JONATHAN OTT

Jonathan Ott
Ethnobotanist

The Marriage of Spirit and Body

In answer to the question, as to the real effects of psychoptic drugs… we shall examine the attoscopic nature, of macroscopic reality; by way of determining where lies the ‘hallucination’: in quotidian materialism; or in the architecture of the universe, as it unveils itself to us? In other words: a logical and step–wise, chemico–physical, geometric proof, concerning that peculiar reality, within the spectres perceived by our “perishing mortal eye”! As it might be… Through the looking–glass, and What We Find There. [Technical training not prerequisite. Comprehension of simple arithmetic, and a bit of solid–geometry, withal, is.]

Jonathan Ott is an ethnobotanist, writer, translator, publisher, natural products chemist and botanical researcher in the area of entheogens and their cultural and historical uses, and one of a group of researchers who coined the term "entheogen".

Ott has written eight books, co-written five, and contributed to four others, and published many articles in the field of entheogens. He has collaborated with other researchers like Christian Rätsch, Jochen Gartz, and the late ethnomycologist R. Gordon Wasson. He translated Albert Hofmann's 1979 book LSD: My Problem Child (LSD: Mein Sorgenkind), and On Aztec Botanical Names by Blas Pablo Reko, into English. His articles have appeared in many publications, including The Entheogen Review, The Entheogen Law Reporter, the Journal of Cognitive Liberties, the Journal of Psychoactive Drugs (AKA the Journal of Psychedelic Drugs), the MAPS Bulletin, Head, High Times, Curare, Eleusis, Integration, Lloydia, The Sacred Mushroom Seeker, and several Harvard Botanical Museum pamphlets. He is a co-editor of Eleusis: Journal of Psychoactive Plants & Compounds, along with Giorgio Samorini.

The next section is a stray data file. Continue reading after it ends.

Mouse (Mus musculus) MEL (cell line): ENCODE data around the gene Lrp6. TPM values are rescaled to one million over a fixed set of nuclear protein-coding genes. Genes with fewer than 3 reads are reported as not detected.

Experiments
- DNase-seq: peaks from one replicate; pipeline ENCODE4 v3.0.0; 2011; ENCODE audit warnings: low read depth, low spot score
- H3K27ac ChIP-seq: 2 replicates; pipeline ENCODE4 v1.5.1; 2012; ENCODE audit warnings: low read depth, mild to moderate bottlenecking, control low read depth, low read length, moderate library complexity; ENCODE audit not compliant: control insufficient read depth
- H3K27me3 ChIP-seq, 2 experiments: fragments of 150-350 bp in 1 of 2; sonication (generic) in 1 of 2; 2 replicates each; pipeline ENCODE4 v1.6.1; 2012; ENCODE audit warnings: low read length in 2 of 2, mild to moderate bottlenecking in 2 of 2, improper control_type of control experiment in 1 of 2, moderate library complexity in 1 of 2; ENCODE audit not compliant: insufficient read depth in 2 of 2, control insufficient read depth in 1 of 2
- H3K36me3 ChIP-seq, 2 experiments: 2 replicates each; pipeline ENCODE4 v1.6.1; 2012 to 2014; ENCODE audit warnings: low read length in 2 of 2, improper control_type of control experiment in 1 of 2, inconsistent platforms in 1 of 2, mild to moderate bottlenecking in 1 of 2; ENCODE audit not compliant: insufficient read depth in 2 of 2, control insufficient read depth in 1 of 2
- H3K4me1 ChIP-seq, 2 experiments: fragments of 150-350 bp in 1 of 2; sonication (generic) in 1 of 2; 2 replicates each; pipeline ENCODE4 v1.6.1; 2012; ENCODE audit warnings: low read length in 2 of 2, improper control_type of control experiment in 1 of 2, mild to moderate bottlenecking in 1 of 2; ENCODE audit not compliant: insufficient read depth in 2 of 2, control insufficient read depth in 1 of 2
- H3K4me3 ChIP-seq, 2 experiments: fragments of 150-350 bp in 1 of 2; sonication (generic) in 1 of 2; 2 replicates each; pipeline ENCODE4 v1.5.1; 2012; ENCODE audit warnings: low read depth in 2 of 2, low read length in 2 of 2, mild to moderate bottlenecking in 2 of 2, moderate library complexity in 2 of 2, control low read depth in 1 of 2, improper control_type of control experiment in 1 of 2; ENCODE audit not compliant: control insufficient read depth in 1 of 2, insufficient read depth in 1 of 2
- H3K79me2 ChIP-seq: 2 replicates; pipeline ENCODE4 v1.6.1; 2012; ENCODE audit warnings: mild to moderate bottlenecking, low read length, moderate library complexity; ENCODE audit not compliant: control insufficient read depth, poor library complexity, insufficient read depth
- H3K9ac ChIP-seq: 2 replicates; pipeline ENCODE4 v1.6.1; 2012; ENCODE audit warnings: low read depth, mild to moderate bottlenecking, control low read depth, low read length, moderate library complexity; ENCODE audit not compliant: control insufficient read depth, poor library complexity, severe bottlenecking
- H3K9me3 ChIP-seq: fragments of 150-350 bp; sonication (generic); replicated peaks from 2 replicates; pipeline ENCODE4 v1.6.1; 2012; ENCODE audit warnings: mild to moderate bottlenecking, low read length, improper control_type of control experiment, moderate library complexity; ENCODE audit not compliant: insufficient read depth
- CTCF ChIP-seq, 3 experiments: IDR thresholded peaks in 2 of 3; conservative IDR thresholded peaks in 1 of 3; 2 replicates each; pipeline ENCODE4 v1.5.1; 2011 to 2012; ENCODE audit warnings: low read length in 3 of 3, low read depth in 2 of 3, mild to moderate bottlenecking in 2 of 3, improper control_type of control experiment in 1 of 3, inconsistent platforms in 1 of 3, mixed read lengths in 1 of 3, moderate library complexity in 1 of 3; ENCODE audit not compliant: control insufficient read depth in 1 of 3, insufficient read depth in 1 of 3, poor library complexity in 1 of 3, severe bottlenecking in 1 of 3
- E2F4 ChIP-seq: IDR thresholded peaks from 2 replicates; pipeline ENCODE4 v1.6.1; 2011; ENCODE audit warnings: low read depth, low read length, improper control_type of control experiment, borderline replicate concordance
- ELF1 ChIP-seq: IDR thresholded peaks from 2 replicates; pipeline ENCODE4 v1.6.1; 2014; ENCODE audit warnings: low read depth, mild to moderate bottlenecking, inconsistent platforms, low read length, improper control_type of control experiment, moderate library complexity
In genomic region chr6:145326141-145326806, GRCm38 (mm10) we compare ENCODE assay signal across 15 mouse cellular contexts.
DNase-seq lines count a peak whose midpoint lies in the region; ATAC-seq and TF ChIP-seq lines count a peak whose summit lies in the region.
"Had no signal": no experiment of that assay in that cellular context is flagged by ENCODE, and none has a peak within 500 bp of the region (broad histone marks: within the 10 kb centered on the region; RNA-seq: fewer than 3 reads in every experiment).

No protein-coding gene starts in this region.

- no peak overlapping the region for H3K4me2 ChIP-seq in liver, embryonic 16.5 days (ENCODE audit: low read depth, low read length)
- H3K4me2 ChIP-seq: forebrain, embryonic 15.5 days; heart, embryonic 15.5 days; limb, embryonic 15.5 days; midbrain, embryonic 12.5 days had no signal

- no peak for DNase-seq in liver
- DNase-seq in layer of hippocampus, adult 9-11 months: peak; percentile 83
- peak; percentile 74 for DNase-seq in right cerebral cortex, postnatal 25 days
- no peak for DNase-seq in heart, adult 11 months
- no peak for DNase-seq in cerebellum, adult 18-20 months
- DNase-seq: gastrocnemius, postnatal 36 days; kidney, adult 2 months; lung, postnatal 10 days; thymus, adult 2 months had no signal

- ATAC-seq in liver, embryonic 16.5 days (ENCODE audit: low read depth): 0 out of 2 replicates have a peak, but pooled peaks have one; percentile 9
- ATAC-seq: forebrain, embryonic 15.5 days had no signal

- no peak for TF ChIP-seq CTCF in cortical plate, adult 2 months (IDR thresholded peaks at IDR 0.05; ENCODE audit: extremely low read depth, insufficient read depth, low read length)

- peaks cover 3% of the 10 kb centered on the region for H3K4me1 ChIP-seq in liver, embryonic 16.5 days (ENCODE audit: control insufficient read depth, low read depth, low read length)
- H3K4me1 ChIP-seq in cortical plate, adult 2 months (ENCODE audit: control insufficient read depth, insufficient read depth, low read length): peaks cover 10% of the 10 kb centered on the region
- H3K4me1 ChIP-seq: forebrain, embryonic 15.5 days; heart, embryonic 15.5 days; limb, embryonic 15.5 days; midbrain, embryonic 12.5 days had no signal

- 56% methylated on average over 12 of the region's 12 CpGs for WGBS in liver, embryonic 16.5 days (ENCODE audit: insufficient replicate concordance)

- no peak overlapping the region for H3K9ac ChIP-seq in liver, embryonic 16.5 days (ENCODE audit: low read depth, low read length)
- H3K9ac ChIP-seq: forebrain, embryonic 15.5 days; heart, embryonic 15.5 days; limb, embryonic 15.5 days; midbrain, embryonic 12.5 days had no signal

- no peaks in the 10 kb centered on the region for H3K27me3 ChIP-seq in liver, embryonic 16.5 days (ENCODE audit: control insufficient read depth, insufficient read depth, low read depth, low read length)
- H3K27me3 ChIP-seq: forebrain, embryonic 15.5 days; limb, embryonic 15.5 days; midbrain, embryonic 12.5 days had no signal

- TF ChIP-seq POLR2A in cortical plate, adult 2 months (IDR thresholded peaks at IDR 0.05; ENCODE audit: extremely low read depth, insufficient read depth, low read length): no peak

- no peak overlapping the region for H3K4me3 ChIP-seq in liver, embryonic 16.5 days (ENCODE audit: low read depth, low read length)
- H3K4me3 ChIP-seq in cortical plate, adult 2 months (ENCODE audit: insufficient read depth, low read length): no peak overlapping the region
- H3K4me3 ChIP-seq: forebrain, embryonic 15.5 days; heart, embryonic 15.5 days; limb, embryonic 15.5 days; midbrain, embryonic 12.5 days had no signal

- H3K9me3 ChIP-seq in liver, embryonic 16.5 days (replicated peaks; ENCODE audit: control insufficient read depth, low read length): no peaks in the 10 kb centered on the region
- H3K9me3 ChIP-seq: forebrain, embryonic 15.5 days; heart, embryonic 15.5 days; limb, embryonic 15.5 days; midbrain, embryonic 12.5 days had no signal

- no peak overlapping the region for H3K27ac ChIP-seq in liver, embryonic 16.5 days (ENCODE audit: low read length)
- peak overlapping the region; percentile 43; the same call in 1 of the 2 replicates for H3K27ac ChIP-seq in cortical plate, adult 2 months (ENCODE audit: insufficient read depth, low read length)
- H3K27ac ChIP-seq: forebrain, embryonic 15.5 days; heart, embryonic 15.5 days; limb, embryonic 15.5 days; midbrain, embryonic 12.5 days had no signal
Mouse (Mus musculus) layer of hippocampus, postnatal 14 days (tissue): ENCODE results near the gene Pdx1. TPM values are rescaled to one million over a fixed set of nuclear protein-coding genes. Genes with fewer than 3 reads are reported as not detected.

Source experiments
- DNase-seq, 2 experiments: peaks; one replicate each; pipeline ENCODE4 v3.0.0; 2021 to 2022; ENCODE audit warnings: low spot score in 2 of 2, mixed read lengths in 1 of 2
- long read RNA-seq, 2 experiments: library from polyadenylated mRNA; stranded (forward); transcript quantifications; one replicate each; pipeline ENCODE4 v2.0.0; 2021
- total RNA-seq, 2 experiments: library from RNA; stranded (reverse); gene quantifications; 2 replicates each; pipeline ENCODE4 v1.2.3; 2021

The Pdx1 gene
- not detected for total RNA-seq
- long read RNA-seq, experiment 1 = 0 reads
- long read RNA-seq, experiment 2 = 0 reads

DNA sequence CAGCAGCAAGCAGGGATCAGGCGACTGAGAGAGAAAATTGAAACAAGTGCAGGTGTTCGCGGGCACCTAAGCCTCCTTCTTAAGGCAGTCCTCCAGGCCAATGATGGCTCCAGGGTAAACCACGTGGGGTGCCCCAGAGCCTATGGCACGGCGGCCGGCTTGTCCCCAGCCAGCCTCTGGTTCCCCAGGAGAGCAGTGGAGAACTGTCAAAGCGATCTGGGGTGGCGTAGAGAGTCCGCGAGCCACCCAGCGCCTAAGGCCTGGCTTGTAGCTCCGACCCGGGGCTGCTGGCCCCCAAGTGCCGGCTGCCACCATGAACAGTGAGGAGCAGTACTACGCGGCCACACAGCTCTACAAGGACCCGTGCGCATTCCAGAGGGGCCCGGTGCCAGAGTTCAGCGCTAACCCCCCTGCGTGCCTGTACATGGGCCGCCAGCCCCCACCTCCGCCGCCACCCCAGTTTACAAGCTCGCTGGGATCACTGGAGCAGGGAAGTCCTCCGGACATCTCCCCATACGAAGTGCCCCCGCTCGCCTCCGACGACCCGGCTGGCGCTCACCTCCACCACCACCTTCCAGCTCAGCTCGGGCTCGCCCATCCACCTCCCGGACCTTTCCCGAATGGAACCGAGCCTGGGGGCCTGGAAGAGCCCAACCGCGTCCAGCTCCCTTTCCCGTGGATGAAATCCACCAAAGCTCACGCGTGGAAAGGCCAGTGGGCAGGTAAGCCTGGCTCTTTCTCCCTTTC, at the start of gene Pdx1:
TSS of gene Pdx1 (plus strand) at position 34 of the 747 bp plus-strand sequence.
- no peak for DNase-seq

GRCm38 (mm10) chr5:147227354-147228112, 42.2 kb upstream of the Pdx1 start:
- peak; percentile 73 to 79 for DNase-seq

Ott has experience of field collecting in Mexico, where he lives and manages a small natural-products laboratory and botanical garden of medicinal herbs. A number of his ethno-botanical products have been studied to determine their possible benefits to individuals suffering various mental aberrations. In his book Ayahuasca Analogues, he identifies numerous plants around the globe containing the harmala alkaloids of Banisteriopsis caapi, which are MAOIs, and plants containing dimethyltryptamine, which together are the chemical base of the South American Ayahuasca brew.

Creative Commons: La Tête Krançien, images cropped